It could be argued that Pentatonix is simply riding a wave of a cappella enthusiasm that has seen “Glee,” “The Sing-Off” (the group won the show’s third season) and “Pitch Perfect” make not-insubstantial pop-culture impacts in recent years. But timing alone can’t explain the quintet’s rock-star reception — complete with serenaded audience member overcome with freaked-out terror-joy — on Saturday at the first of two sold-out House of Blues shows. The fact of the matter is that Pentatonix is extremely good at what it does.
The group’s meticulousness was unmistakable, so much so that the democratic invitations for audience participation counterproductively undid the tightly packed arrangements. There was madrigal complexity, swing-jazz harmonies and vocals shooting across the stage from singer to singer like an auditory magic trick. Pentatonix’s rhythm was as precise as its pitch, if not more. It stopped and started on a dime countless times, and the group constantly pivoted as one.
It was so seemingly effortless that it occasionally served as a crutch. Two medleys, one of Beyoncé material and one of random pop through the decades (with some overlap between the two), moved so briskly from song to song with no apparent musical thread that they weren’t much more than nods of recognition and displays of Pentatonix’s ability to shift quickly. A Daft Punk medley was more successful by finding ways to put just a few songs in conversation with one another.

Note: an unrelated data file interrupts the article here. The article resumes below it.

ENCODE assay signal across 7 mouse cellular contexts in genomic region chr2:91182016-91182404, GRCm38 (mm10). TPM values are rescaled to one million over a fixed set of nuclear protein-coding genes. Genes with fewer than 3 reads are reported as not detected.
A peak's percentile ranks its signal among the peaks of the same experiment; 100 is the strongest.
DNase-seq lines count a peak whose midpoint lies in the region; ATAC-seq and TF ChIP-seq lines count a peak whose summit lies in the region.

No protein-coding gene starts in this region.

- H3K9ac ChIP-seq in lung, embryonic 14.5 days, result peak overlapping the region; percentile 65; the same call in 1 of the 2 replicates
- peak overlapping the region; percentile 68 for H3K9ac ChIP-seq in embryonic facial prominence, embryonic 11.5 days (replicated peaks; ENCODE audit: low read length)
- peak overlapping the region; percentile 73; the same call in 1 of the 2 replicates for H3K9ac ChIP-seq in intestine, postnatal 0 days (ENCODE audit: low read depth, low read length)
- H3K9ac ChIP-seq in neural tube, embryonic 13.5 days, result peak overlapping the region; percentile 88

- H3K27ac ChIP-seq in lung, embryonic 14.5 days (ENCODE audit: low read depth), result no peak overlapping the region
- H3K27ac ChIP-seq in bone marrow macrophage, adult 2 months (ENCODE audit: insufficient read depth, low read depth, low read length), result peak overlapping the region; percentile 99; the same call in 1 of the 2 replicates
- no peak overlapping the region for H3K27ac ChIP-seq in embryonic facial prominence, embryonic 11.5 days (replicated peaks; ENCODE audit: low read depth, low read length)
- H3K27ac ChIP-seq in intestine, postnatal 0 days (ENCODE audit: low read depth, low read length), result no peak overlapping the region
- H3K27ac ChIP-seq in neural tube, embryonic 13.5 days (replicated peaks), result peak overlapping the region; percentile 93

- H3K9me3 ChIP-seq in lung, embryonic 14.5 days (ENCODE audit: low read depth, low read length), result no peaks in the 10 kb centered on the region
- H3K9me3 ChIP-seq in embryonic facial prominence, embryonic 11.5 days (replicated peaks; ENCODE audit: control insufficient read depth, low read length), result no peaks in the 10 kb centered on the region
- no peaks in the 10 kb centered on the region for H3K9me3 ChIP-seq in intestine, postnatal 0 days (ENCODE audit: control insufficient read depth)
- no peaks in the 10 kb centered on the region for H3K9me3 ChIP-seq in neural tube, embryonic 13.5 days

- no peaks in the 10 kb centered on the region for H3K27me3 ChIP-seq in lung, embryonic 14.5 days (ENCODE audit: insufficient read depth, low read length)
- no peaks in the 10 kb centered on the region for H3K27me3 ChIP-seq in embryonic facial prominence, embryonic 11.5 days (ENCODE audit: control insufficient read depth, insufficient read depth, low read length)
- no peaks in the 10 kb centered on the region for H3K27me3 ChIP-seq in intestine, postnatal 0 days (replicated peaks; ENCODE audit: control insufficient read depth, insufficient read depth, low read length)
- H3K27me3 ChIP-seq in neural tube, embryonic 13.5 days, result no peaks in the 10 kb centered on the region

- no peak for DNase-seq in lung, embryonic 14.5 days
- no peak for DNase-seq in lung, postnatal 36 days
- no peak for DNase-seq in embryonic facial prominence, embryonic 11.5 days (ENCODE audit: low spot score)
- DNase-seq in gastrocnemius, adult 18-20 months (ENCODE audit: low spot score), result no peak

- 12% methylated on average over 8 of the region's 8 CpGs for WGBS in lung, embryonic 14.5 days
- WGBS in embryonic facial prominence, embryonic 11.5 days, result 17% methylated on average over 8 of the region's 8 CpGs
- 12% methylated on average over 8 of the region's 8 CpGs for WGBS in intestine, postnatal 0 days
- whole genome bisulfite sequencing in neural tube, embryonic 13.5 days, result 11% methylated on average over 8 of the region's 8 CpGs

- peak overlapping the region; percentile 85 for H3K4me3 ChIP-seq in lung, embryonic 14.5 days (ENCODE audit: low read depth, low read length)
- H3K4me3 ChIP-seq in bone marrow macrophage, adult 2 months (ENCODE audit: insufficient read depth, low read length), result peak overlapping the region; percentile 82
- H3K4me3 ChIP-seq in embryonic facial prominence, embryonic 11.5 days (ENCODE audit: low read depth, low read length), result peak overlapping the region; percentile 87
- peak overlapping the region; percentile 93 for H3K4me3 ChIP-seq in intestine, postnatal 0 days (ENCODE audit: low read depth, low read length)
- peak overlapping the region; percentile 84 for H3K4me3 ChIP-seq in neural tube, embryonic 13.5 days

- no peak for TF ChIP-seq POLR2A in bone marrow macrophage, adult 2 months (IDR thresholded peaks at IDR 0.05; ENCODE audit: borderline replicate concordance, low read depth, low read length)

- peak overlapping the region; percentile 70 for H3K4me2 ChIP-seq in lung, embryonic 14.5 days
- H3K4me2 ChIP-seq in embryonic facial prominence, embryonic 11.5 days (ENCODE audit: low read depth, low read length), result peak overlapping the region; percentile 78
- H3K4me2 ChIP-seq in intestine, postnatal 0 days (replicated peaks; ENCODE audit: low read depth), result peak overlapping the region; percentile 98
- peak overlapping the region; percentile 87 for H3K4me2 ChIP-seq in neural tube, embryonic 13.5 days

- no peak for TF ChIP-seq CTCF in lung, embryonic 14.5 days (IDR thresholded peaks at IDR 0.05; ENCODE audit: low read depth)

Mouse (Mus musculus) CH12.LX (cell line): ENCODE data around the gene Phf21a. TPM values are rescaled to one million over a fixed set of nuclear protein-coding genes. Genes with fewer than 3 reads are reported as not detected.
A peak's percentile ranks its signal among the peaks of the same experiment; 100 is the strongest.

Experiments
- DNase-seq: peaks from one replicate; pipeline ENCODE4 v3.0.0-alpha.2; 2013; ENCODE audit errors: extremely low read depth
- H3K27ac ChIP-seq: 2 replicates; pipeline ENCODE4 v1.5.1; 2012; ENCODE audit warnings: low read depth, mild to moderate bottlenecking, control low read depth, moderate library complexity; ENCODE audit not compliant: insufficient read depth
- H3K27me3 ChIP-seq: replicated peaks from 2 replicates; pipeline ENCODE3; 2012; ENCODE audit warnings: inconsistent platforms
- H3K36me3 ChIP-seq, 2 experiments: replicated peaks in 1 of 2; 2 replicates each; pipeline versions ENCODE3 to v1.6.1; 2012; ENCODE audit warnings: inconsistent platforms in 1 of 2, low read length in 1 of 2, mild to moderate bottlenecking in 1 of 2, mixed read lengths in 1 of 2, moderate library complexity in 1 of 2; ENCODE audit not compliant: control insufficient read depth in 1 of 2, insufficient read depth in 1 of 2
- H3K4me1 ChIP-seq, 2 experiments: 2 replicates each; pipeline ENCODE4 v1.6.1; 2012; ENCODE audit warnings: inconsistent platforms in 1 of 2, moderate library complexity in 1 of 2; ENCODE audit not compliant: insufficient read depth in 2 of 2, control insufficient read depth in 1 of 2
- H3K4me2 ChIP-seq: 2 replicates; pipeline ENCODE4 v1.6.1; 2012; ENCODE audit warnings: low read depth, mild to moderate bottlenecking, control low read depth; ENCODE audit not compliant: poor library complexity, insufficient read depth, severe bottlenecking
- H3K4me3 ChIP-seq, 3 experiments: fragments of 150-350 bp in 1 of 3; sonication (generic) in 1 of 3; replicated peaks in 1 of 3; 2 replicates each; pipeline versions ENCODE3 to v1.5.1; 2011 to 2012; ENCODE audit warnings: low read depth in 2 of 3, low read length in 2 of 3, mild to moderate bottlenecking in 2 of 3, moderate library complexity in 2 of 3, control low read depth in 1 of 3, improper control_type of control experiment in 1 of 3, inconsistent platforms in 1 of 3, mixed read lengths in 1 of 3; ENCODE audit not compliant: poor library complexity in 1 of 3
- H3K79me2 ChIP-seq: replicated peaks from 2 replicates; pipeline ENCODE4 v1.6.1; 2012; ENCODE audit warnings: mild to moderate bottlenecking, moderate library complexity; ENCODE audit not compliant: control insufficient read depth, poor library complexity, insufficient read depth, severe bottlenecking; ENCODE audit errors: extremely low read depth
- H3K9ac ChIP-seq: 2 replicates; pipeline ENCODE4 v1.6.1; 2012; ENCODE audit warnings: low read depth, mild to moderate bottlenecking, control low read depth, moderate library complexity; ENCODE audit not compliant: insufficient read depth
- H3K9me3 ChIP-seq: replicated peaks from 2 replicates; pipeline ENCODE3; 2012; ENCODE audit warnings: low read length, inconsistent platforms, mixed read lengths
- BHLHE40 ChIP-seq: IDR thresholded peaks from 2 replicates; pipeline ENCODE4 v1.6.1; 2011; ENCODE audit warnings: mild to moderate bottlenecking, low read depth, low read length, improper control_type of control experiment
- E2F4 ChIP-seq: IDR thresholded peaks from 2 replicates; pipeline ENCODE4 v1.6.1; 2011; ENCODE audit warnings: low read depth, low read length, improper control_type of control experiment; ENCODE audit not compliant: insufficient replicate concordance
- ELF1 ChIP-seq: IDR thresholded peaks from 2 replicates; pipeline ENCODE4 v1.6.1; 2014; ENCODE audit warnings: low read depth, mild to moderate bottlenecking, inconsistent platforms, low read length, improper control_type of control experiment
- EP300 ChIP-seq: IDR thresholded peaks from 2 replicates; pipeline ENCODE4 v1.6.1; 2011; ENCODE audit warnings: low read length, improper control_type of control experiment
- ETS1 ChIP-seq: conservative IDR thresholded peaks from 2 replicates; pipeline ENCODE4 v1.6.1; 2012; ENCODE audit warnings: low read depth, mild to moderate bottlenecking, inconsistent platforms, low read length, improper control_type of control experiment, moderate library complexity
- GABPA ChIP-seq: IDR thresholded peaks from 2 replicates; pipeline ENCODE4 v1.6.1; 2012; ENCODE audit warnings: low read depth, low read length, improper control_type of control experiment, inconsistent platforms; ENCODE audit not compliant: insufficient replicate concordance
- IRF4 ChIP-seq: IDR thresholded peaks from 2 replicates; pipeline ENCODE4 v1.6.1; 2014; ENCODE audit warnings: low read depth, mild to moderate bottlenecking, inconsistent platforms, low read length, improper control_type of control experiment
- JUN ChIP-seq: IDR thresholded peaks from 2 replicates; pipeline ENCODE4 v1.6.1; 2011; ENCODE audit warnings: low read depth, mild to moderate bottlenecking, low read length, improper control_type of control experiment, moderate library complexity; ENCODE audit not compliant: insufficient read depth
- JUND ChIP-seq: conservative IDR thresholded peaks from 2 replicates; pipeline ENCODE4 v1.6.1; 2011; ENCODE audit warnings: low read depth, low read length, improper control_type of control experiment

And Pentatonix latched onto some material that lent itself awfully well to the a cappella treatment. For Lorde’s “Royals,” it was simply a matter of translating the original’s spare layers to vocals. The group harmonies (aided just this once by Kevin Olusola’s cello) spread wide around Kirstie Maldonado’s lead for a panoramic sorrow on A Great Big World’s “Say Something.” And Imogen Heap provided both well-chosen material in the glitchy, almost baroquely mathematical “Aha!” and inspiration in original song “Run to You,” whose soft, swelling harmonies recalled Heap’s computer-aided “Hide And Seek.”
Another original, “Love Again,” simultaneously showed the breadth of Pentatonix’s imagination and, ironically, the limits of it. It was pitch-perfect EDM, complete with whooshes and a dubstep breakdown, and it wasn’t clear if it debunked the perceived lack of humanity in that genre or decried the dehumanizing mechanical precision of a cappella. Right then, Pentatonix proved that it could do anything instrumental arrangements are capable of. What it needs to show is what a cappella alone can do.